Today, we visit Pompeii. The University of
Houston's College of Engineering presents this
series about the machines that make our
civilization run, and the people whose ingenuity
was only five one day when my parents took me off
to the Uptown Theater on Grand Avenue in St. Paul,
Minnesota. We went to see The Last Days of
Pompeii. Basil Rathbone played Pontius Pilate,
before he became typecast as Sherlock Holmes. The
primordial special effects in that early talking
picture raised the hair of this little boy.
Vesuvius erupting -- fire and lava consuming the
corrupt citizens on that terrible day of August 24,
in AD 79.
Pompeii is interesting precisely because it was
not flooded by lava. Rather, it was
covered over with volcanic ash and some mud. Just
as Spirit Lake was obliterated by ash and mudslides
when Mount St. Helens erupted, so too was this
model city of twenty thousand people. Two thousand
Romans died of asphyxiation and were entombed in
ashes until the city was rediscovered in 1748. The
nearby town of Herculaneum suffered far greater
material destruction. It was flooded by boiling
mud. Art and artifacts were destroyed. Its ruins
were encased in hard clay.
Scholars and artisans have
worked on Pompeii, restoring and rebuilding it. Now
you and I can walk the streets of a Roman city. And
there's a curious wrinkle here. A decade before the
eruption, a warning earthquake had laid Pompeii in
ruins. For ten years, its citizens had rebuilt
their city into a model of urban renewal. What we
find beneath the ashes is state-of-the-art,
first-century Roman construction along with a great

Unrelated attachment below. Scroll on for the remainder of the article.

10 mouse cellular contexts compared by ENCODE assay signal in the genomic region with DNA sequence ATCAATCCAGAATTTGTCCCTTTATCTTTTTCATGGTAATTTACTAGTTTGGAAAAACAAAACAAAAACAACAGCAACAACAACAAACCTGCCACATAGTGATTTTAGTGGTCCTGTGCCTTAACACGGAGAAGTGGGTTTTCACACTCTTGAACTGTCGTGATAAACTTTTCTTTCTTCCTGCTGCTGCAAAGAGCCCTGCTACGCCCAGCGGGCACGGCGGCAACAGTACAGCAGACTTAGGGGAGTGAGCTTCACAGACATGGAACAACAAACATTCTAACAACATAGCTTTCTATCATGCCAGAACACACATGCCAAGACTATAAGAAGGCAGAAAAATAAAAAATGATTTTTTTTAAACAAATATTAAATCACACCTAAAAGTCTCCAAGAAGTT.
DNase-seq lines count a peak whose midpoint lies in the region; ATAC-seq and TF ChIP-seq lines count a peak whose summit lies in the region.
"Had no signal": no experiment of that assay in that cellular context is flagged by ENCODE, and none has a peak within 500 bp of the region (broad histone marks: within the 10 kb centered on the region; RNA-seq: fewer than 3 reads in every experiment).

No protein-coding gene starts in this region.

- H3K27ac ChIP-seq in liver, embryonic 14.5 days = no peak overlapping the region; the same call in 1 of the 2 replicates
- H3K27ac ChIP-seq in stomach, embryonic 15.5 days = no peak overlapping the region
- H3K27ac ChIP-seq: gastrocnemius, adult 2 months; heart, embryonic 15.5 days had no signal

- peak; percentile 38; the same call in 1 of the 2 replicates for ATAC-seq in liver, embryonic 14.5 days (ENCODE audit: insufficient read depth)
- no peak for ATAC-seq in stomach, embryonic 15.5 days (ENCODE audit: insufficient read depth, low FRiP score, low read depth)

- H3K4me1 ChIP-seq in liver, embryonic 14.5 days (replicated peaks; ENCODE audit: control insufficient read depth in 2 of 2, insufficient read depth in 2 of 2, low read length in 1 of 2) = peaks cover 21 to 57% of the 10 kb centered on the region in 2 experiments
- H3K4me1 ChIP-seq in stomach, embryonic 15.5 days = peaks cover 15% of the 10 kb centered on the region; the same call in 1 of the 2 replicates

trove of fresh art -- all remarkably preserved.
This lovely city, so gracefully and beautifully
restored, has become cold news. During the 1960s,
people fixated on some erotic art that turned up in
a few of the buildings. Once I overcome the image
of flames washing over some Hollywood Babylon, up
on the silver screen of the Uptown Theater, I
realize that Pompeii is closer to our
reconstruction of Williamsburg, Virginia. That's
why I'm so taken with an old book I was recently
given. Called A Museum of Antiquity, it
was written in 1882, and it devotes over a hundred
pages to Pompeii. It takes us through houses of
real people with real names.
We visit the baker's shop, the wine merchant,
and fast-food diners along the streets. Mud had
solidified around some bodies, long since turned to
dust. They became clay casts from which a few
citizens and animals have been recreated in
plaster. Later scholars have corrected some details
in this old book, but that misses the point. For
Pompeii isn't so much about history as it is about
the continuity of life.
What we find here is no Babylon, no theater set of
an imagined past. It is, instead, the world you and
I live in, a world of upscale shops and theaters,
much like Grand Avenue in St. Paul today.
Pompeii was a town where ordinary and hardworking
people lived the good life until an unlikely
instant when they ceased to live at all. My Uptown
Theater no longer exists, but Pompeii
does. And, so too, does our own ongoing
hope as we work to build the good life in our towns
-- in Houston and St. Paul, in Norwalk and Durango.
I'm John Lienhard, at the University of Houston,
where we're interested in the way inventive minds
Bulwer-Lytton, E. The last days of Pompeii.
New York: Heritage Press, 1957. (The original
publication date was 1835.)
The movie version I mention was: The Last Days
of Pompeii, RKO, 1935, starring Preston Foster
and Basil Rathbone.
Yaggy, L. W., and Haines, T. L., Museum of
antiquity: A description of ancient life. New
York: Standard Publishing House, 1882, pp, 117-112.
(I am grateful to Andrew Lienhard for this
wonderful old travelog of the ancient world.)
The old Uptown Theater lay on the north side of
Grand Ave. in St. Paul, between Lexington and
Oxford. It has long since been torn down and
replaced with another business. I mention this in
deference to Minneapolis listeners, who still have
an Uptown Theater of their own.
The Engines of Our Ingenuity is
Copyright © 1988-2002 by John H.